More from the Antarctica notebook.

The next impossible photo to capture is the one that conveys what it feels like to stumble upon half-a-million penguins, which is what we did at St. Andrews Bay on South Georgia Island.

St. Andrews Bay was cut by two glaciers, which are now in retreat, leaving a wide gravel shore that is home to a massive king penguin colony. We learned that this is one of the largest penguin colonies in the world, holding roughly half-a-million penguins during its peak season (December and January). Quiet simply, visiting this many animals all at once boggles the mind, body and spirit.

But how do you capture this experience photographically? Again the internet provides lots of good attempts (image search “st andrews bay south georgia penguins“). Here’s one of my favorites from National Geographic:

And here’s one of my own photos taken from the gravel beach looking out across the colony:

While these images capture the density of the colony quite nicely, neither gives a sense of its expanse. Hopefully these photos do just that:

I took these photos from the deck of the ship as we sailed away from St. Andrews Bay. The first photo really tells the whole story: the multi colored specs at the bottom are penguins (!!); the massively retreating glacier in the middle of the photo is Heaney Glacier; and Sheridan Peak is at the top.

The second image was ‘nested’ in the first, and the third image ‘nested’ in the second, hopefully providing a three-step zoom effect on this landscape.

In the end I fared better at this task than the Penguins Porpoising, which in retrospect remains the true Holy Grail of Antarctica photography.

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Penguins Porpoising

The Holy Grail of Antarctica photography is the full-frame, head-on shot of penguins porpoising. I tried over and over to get it and came up with bupkis.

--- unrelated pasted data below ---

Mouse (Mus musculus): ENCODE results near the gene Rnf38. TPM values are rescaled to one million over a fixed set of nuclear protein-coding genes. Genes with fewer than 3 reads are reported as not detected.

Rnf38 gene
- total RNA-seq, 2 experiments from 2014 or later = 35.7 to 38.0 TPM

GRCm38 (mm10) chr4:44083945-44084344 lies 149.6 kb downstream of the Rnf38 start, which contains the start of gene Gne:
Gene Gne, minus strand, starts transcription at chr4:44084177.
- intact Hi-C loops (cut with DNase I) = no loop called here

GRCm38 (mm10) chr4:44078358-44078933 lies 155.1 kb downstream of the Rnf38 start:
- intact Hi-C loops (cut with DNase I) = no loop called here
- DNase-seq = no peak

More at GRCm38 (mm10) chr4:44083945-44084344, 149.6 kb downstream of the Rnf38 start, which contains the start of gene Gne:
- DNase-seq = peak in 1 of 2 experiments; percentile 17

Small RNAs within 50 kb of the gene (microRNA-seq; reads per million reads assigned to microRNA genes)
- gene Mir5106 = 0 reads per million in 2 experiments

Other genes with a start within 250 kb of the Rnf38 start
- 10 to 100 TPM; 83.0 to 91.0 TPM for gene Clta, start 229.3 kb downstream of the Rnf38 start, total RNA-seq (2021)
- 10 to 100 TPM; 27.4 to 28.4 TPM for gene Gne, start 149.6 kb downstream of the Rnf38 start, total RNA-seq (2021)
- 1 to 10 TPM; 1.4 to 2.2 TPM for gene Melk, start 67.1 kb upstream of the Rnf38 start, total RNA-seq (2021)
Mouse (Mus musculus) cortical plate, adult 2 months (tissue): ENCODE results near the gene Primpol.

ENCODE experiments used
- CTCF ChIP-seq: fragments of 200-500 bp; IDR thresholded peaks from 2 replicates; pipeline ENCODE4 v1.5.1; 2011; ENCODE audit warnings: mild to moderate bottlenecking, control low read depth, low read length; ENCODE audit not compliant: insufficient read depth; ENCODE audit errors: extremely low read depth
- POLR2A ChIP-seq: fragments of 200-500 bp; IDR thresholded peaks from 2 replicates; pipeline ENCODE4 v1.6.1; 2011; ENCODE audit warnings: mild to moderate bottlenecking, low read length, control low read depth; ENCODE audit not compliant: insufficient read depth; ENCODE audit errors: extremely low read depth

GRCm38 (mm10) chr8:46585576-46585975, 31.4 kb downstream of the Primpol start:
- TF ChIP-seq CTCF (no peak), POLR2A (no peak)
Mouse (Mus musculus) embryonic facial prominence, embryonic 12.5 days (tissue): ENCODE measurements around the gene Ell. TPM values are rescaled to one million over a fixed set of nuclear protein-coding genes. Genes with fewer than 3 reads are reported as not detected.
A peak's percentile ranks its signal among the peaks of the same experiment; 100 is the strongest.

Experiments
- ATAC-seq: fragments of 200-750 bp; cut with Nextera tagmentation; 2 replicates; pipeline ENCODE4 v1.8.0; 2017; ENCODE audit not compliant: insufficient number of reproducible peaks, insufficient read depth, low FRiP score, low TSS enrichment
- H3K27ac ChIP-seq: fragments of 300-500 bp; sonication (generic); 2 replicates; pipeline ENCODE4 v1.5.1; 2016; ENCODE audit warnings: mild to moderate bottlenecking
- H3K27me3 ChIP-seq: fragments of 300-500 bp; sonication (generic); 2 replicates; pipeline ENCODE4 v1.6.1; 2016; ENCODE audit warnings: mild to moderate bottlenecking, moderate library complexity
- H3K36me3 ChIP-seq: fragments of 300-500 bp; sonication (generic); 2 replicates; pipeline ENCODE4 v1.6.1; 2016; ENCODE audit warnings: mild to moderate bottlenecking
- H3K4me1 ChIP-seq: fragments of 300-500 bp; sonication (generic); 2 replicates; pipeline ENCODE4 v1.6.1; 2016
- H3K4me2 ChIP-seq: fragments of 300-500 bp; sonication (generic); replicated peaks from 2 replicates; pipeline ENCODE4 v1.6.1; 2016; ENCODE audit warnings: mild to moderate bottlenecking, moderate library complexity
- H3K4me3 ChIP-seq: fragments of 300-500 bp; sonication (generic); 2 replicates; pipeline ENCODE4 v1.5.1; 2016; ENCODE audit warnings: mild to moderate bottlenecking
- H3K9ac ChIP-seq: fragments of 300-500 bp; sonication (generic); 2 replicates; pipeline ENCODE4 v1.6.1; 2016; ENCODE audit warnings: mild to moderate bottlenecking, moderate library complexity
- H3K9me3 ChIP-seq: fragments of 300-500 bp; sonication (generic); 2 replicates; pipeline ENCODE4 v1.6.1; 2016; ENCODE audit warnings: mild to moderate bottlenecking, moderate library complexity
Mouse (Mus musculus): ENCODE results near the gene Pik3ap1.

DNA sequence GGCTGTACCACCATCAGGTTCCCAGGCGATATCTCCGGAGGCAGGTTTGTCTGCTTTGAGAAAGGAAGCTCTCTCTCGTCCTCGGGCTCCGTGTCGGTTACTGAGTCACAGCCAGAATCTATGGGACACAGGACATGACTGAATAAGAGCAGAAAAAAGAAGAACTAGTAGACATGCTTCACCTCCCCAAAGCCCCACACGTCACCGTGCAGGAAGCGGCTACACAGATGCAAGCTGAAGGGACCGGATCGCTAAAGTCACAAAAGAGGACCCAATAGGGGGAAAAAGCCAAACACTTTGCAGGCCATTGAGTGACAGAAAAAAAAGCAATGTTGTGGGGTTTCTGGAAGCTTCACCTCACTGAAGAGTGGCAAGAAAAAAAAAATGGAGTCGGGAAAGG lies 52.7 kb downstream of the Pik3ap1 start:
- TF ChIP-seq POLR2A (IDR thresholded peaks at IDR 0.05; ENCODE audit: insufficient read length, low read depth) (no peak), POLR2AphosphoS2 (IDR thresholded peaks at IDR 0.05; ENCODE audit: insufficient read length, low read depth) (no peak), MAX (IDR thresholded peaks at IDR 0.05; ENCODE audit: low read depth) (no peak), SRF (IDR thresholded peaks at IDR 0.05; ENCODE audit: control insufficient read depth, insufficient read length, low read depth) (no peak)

Penguins porpoise when they swim fast through the water and leap into the air. They porpoise in rafts, and they do so quickly. I’m not sure why penguins porpoise—maybe to get a clear look at their surroundings, or to escape predators, or because they can—but it is great fun to watch. Penguins are as graceful moving through the water as they are clumsy on land.

Image search “porpoising penguins” on the internet and you will see lots of great photos– but none of them are the Holy Grail.

There are two challenges to getting the perfect shot. I already mentioned the first; it is hard to snap porpoising penguins because they move through the water so quickly. The other challenge is distance and setting. It is hard to know where the penguins are and when they will pop up, and typically the setting is a huge distraction anyway. To illustrate this point, here’s one of my average photos of porpoising (I have a zillion such images from our trip):

Here is a zoom-in on a pair just bombing along:

And finally, here is a handful of similar images, but zoomed and cropped:

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January 23, 2017

IMG_9116

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January 23, 2017 · 11:00 pm

Louise Erdrich

Editorial: Here below are three passages from Louise Erdrich’s latest, LaRose (2016). She remains one of my favorites.  I read her books slowly because it’s no fun when they run out.

(p. 198) What She Learned. Before the first LaRose died, she had taught her daughter how to find guardian spirits in each place they walked, how to heal people with songs, with plants, what lichens to eat in an extremity of hunger, how to set snares, jig fish, tie nets, net fish, create fire out of sticks and curls of birchbark. How to sew, how to boil food with hot stones, how to weave reed mats and make birchbark pots. She taught her how to poison fish with plants, how to make arrows, a bow, shoot a rifle, how to use the wind when hunting, make a digging stick, dig certain roots, carve a flute, play it, bead a bandolier bag. She taught her how to tell from the calls of birds what animal had entered the woods, how to tell from the calls of birds which direction and what type of weather was approaching, how to tell from the calls of birds if you were going to die or if an enemy was on your trail. She learned how to keep a newborn from crying, how to amuse an older child, what to feed a child of each age, how to catch an eagle to take a feather, knock a partridge from a tree. How to carve a pipe bowl, burn the center of a sumac branch for the stem, how to make tobacco, make pemmican, how to harvest wild rice, dance, winnow, parch, and store it, and make tobacco for your pipe. How to carve tree taps, tap maples, collect sap, how to make syrup, sugar, how to soak a hide, scrape down a hide, how to grease it and cure it with the animal’s brains, how to make it soft and silky, how to smoke it, what to use it for. She taught her to make mittens, leggings, makazinan, a dress, a drum, a coat, a carry sack from the stomach of an elk, a caribou, a woods buffalo. She taught her how to leave behind her body when half awake or in sleep and fly around to investigate what was happening on the earth. She taught her how to dream, how to return from a dream, change the dream, or stay in the dream in order to save her life.